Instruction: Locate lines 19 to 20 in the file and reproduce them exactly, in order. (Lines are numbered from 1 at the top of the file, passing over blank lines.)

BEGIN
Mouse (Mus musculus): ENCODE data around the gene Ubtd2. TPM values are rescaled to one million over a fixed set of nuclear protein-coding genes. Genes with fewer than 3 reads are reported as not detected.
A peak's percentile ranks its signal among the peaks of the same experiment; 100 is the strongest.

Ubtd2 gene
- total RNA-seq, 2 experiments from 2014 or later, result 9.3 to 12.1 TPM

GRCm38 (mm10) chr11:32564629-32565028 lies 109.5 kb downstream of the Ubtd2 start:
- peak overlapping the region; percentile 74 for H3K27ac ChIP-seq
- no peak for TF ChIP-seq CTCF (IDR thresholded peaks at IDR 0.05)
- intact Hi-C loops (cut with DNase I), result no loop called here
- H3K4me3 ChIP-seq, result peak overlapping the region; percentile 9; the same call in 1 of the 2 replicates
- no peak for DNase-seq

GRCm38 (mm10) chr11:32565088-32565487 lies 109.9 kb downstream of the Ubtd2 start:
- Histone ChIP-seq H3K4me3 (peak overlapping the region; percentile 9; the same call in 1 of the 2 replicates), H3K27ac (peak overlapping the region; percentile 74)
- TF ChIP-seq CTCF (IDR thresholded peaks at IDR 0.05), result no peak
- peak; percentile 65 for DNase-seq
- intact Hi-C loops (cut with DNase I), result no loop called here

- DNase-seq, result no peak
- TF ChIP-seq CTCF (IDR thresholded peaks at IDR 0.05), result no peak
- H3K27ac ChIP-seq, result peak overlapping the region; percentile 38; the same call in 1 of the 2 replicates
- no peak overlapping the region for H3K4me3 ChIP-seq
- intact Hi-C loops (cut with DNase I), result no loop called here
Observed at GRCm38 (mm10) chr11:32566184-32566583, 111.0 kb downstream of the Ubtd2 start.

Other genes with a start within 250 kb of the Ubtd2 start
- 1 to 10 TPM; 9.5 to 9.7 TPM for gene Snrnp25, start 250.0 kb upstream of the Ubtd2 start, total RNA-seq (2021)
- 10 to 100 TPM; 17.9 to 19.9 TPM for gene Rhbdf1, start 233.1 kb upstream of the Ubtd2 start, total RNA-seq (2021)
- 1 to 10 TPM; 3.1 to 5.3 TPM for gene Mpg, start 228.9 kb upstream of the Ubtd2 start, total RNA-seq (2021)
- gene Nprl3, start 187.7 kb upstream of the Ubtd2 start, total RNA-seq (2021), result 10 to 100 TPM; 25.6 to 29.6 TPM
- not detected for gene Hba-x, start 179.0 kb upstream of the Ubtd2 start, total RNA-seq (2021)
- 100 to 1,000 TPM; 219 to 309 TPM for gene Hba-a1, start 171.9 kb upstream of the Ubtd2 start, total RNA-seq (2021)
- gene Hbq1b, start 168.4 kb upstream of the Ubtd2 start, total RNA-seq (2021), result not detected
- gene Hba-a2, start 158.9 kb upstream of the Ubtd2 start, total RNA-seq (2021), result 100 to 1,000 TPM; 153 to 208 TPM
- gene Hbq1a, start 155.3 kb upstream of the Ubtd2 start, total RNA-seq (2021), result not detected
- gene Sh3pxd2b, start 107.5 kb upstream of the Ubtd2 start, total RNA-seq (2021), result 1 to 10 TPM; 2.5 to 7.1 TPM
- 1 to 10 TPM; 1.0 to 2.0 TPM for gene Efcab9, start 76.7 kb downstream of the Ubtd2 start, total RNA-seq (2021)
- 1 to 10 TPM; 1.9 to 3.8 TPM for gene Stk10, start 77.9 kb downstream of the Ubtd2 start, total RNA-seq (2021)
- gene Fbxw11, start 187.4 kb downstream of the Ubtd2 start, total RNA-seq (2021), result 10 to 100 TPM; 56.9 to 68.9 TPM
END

- no peak overlapping the region for H3K4me3 ChIP-seq
- intact Hi-C loops (cut with DNase I), result no loop called here